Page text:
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Leaner and fitter: Growth through waste elimination

Strategic Direction

ISSN: 0258-0543

Article publication date: 18 April 2008




This paper aims to review the latest management developments across the globe and pinpoints practical implications from cutting‐edge research and case studies.


This briefing is prepared by an independent writer who adds their own impartial comments and places the articles in context.


Where track records go, lean can rub shoulders with the best. From 1920s origins at Henry Ford through various guises such as the renowned Toyota Production System (TPS), lean principles have served as the bible for countless organizations attempting to enhance the design process, fine‐tune production or eliminate waste. Waste in this sense refers to identifying and removing unnecessary steps in organizational systems and processes that naturally evolve to become needlessly intricate. Without effective management of this waste, there is limited scope to improve the service provided to customers. Nevertheless, many leaders continue to hold narrow perceptions and simply equate waste elimination with cost‐cutting. Their organizations inevitably fail to exploit lean's full potential to make a significant difference. Trimming costs has its place, of course. But it also has its limitations.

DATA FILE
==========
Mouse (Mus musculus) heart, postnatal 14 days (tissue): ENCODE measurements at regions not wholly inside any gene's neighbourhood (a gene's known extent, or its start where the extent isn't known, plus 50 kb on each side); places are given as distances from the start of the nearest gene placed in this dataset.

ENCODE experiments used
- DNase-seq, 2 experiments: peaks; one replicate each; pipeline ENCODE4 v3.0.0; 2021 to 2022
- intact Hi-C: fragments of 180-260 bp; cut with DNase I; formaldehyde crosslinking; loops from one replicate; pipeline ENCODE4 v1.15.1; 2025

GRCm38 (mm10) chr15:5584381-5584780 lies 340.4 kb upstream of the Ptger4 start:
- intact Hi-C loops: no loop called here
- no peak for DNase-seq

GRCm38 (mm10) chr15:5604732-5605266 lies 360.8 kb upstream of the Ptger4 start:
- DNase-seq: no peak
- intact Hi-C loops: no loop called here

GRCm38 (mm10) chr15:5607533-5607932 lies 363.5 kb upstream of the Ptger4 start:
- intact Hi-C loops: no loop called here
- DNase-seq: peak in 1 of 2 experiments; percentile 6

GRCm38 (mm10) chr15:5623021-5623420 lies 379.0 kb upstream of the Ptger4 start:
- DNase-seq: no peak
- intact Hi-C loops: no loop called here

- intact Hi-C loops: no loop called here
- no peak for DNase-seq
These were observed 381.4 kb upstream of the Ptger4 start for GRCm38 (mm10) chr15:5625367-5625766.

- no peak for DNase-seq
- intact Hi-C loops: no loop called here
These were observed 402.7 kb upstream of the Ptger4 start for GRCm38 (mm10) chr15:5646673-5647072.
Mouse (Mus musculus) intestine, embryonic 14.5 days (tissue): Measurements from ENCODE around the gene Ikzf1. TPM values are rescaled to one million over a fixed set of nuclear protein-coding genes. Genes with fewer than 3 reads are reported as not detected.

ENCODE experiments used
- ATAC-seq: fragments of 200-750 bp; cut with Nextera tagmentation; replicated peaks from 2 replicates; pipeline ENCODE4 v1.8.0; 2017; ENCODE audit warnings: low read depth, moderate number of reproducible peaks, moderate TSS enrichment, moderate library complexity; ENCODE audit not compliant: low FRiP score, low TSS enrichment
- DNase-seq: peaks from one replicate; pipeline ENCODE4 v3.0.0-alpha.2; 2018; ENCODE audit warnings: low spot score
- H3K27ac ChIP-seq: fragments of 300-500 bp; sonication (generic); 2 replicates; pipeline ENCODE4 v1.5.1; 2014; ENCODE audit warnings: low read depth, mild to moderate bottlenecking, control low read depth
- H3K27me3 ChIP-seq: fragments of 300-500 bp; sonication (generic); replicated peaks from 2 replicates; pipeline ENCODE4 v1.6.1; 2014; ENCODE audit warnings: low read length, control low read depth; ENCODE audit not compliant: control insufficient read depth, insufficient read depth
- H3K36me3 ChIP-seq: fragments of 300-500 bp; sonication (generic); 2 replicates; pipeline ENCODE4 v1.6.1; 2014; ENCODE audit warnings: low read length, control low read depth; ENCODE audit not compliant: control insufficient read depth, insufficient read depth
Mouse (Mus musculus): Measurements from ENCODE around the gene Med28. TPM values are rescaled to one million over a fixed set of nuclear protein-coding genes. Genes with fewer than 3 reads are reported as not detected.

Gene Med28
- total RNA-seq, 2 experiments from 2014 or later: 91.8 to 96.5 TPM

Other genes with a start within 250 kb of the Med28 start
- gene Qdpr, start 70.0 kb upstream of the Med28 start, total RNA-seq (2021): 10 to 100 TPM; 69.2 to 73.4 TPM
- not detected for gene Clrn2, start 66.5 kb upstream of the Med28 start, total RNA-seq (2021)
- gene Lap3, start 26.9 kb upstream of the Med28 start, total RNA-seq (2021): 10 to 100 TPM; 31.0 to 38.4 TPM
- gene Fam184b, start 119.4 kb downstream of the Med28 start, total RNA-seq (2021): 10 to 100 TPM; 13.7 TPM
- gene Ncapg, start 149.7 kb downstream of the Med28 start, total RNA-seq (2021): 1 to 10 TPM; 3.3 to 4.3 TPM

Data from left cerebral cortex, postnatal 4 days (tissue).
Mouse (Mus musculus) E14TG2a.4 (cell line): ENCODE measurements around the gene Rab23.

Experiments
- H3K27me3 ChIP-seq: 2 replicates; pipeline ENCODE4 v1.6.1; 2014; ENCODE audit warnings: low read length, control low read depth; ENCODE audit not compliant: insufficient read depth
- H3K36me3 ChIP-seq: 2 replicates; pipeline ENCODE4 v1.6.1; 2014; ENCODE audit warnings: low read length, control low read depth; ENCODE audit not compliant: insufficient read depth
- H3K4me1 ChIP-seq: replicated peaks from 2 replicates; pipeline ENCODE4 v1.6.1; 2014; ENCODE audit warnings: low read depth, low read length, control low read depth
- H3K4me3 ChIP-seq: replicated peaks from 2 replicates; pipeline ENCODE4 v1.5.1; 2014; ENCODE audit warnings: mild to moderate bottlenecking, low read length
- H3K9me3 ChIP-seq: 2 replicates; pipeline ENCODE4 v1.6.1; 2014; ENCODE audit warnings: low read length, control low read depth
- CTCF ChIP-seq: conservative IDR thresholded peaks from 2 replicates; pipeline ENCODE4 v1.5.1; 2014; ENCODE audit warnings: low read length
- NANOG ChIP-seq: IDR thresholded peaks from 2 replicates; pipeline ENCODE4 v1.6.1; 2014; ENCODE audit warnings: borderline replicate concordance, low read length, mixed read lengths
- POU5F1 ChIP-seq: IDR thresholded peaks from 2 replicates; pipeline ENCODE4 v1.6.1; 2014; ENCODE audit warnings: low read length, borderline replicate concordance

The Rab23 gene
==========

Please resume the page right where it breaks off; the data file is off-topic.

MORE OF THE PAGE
Practical implications

Provides strategic insights and practical thinking that have influenced some of the world's leading organizations.


The briefing saves busy executives and researchers hours of reading time by selecting only the very best, most pertinent information and presenting it in a condensed and easy‐to‐digest format.



(2008), "Leaner and fitter: Growth through waste elimination", Strategic Direction, Vol. 24 No. 5, pp. 18-21.



Emerald Group Publishing Limited

Copyright © 2008, Emerald Group Publishing Limited

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